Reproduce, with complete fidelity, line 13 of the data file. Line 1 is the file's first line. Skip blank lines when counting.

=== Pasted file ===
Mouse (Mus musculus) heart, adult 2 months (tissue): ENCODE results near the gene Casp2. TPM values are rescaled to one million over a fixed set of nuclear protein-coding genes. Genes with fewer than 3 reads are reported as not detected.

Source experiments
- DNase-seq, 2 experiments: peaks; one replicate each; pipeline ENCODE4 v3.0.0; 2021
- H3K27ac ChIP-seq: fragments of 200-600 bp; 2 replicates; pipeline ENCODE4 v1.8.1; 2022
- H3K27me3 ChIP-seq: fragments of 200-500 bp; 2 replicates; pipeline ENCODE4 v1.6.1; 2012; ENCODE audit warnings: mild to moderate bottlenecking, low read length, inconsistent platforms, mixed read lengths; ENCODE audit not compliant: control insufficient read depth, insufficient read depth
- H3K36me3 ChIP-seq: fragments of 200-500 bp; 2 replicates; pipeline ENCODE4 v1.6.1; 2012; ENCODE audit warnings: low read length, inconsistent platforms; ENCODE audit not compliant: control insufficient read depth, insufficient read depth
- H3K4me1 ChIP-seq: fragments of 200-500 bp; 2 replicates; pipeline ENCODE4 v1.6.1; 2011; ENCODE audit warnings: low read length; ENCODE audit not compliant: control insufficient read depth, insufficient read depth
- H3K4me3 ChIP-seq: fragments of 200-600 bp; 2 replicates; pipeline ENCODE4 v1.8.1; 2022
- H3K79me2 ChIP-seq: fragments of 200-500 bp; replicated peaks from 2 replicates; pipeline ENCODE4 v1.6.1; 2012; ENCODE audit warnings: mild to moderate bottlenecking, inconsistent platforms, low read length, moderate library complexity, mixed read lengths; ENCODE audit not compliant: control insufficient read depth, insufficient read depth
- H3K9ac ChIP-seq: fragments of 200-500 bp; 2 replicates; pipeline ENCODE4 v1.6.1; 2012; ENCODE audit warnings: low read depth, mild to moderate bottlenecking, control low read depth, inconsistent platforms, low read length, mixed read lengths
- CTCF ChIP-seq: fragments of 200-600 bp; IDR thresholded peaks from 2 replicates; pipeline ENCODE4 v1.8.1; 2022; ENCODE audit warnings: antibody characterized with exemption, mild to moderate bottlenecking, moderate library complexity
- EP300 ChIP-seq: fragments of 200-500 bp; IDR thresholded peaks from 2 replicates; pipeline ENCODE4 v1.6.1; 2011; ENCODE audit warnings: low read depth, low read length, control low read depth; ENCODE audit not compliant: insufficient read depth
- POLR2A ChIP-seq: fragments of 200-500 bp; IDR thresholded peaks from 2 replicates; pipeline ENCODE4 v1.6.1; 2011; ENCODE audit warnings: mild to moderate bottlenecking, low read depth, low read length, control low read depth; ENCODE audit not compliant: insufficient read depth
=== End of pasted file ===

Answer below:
- POLR2A ChIP-seq: fragments of 200-500 bp; IDR thresholded peaks from 2 replicates; pipeline ENCODE4 v1.6.1; 2011; ENCODE audit warnings: mild to moderate bottlenecking, low read depth, low read length, control low read depth; ENCODE audit not compliant: insufficient read depth